It is best to conduct evaluations as soon as possible, especially for children. Nearly all professionals agree that early intervention plays a significant and vital role in the treatment of developmental needs and facilitation of long-term progress. Further, diagnostic evaluations and the resulting reports serve as important tools for documenting the development and pattern of cognitive strengths and weaknesses over time. Evaluations are appropriate for individuals over 2 years of age, although children under 2 years of age may be seen as well, depending on the specific circumstances and referral questions. Our practice will evaluate ages 5 and up.
  • What are the typical parts of the evaluation process?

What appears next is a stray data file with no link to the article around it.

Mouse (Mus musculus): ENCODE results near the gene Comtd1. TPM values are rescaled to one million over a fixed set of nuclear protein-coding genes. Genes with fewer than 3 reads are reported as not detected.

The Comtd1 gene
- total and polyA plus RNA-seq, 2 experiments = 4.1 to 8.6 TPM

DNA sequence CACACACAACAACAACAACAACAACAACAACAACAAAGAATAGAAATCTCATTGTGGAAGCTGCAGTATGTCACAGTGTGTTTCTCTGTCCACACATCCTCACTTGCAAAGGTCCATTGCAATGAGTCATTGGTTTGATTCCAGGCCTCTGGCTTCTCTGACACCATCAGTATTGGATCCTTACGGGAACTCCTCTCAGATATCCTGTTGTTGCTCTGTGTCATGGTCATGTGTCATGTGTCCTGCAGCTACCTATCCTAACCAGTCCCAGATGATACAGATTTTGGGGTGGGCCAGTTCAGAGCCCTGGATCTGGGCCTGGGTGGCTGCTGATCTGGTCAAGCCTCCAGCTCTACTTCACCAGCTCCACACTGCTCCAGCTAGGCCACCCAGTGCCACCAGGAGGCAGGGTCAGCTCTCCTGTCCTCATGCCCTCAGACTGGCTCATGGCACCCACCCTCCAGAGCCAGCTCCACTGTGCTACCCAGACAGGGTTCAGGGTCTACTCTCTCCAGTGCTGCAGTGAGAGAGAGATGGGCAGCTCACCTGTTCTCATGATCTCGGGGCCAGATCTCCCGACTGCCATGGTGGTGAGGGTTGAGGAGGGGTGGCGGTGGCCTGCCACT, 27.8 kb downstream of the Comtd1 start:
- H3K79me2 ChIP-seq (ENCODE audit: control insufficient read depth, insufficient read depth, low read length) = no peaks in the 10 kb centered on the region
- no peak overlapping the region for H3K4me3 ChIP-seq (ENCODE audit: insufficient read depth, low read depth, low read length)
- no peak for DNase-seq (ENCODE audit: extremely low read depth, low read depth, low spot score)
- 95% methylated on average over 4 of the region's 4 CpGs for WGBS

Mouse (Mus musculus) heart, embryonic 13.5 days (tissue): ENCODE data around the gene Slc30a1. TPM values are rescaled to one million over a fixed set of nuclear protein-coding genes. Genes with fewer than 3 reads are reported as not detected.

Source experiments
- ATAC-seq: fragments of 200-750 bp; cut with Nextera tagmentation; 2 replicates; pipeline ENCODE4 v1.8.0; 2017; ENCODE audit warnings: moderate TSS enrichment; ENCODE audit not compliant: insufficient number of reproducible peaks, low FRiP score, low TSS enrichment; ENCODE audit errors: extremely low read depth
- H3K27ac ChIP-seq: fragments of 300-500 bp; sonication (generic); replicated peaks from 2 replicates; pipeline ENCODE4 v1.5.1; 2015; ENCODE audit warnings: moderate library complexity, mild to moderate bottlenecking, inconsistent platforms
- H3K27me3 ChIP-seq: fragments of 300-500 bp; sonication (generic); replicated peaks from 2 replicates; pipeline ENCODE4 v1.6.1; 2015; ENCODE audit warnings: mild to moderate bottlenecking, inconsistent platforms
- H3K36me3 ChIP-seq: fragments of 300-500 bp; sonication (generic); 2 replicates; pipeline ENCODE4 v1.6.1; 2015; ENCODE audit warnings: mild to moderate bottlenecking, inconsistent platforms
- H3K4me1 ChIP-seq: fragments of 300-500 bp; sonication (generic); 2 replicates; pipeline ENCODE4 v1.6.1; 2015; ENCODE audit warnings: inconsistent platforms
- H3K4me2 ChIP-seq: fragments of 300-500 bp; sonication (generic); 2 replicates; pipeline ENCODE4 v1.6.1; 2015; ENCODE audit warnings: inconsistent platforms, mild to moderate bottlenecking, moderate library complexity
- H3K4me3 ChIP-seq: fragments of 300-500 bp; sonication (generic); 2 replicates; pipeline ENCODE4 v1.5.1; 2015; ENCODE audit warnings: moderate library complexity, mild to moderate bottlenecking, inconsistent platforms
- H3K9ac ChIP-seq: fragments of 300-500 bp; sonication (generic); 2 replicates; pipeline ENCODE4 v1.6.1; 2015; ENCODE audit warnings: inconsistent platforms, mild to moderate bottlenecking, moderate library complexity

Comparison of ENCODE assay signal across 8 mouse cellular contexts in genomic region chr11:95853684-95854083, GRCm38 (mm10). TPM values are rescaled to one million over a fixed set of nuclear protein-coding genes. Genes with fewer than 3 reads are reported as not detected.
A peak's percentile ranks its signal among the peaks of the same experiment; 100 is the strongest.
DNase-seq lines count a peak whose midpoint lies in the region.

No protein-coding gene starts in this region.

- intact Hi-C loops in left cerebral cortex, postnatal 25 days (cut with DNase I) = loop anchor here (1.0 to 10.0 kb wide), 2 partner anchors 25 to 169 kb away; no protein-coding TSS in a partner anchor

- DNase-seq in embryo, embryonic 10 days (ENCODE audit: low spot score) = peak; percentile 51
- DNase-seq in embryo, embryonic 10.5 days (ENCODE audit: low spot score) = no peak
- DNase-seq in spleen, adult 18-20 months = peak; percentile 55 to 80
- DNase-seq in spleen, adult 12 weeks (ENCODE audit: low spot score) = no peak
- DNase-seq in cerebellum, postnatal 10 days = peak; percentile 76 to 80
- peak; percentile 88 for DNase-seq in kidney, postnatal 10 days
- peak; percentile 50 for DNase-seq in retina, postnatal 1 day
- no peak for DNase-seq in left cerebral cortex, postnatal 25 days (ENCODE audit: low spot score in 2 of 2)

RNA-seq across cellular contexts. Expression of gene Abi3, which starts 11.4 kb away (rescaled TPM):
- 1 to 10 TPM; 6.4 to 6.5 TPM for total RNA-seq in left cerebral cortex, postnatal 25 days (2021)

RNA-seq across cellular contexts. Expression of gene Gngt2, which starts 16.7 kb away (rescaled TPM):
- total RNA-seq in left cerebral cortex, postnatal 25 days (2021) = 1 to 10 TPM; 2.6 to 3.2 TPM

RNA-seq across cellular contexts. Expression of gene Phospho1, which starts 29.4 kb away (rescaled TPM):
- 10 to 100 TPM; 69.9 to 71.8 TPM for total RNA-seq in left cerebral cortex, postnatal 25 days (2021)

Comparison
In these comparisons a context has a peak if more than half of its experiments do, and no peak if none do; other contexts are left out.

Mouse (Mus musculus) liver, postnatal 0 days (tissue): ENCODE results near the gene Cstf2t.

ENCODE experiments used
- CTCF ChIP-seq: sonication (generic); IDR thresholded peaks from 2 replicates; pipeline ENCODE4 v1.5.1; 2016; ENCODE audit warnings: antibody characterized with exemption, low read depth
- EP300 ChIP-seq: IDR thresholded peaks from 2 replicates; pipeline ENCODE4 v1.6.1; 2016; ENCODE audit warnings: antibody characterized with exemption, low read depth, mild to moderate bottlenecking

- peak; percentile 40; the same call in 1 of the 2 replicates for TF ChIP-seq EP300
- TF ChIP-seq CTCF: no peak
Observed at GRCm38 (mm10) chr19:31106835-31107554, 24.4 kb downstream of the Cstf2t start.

The team at Neurocognitive Consultants of Orlando personally conducts each component of the evaluation process. Most evaluations include the following: Initial Intake: At the first appointment, the psychologist meets with the patient and/or his/her family in order to gain an understanding of the reason for referral and to obtain a detailed developmental, medical, psychological, educational and, depending on age, occupational history. Evaluation: Testing sessions will be scheduled over one to three sessions, depending on the age of the patient and the presenting behaviors of concern. During testing, standardized measures are administered in a systematic manner in an appropriate environment. The same tests are not given to every patient, but rather our team devises an individualized battery. Tests generally include a series of interactive activities that assess language and perceptual processing abilities, attention and memory, other cognitive skills, emotional functioning, and behavior. Emerging skills can also be assessed in very young children. Parents and/or family members are usually not in the room during testing, although they be asked to be present with very young children or on a case-by-case basis. The time required for testing depends on the patient's age and problem. An evaluation may take six or more face-to-face hours and may spread across several sessions, depending on the needs of the patient. The evaluation of preschool children is usually shorter in duration. Informal feedback may be provided to family members at the end of each session, as appropriate and relevant to the process. During the course of the evaluation, the following areas may be assessed: - General intelligence - Academic achievemment - Attention / concentration - Executive skills, such as organization, planning, inhibition, and flexibility - Learning and memory - Language and communication skills - Visual-spatial skills - Motor coordination - Social interaction skills - Social-emotional functioning - Behavior functioning - Personality and other psychological factors Some areas of functioning may be measured in more detail than others, depending on individual needs. Feedback Session: Approximately one to two weeks after the final testing session, a feedback session will be scheduled. This allows the psychologist time to obtain and score family and/or teacher report measures and to integrate and interpret all of the results gathered in the interview, record review, testing session(s), and behavior checklists. During the feedback session, each assessment that was completed and the subsequent results will be discussed. Based on the individual's performance, individualized recommendations will be offered that draw upon the individual's strengths and needs. Skills and other areas requiring intervention will be identified, and specific strategies and referrals will be offered, as necessary. Report: A comprehensive written report documenting the evaluation results, corresponding diagnostic findings, and subsequent recommendations will be provided upon completion of the evaluation, and approximately 2-4 weeks after in-person feedback of the results is conducted by the neuropsychologist. Families are also offered consultation services both before and after the evaluation process, as needed. Reports are disclosed to other persons, professionals, or agencies upon approriate written authorization by the patient or patient's guardian.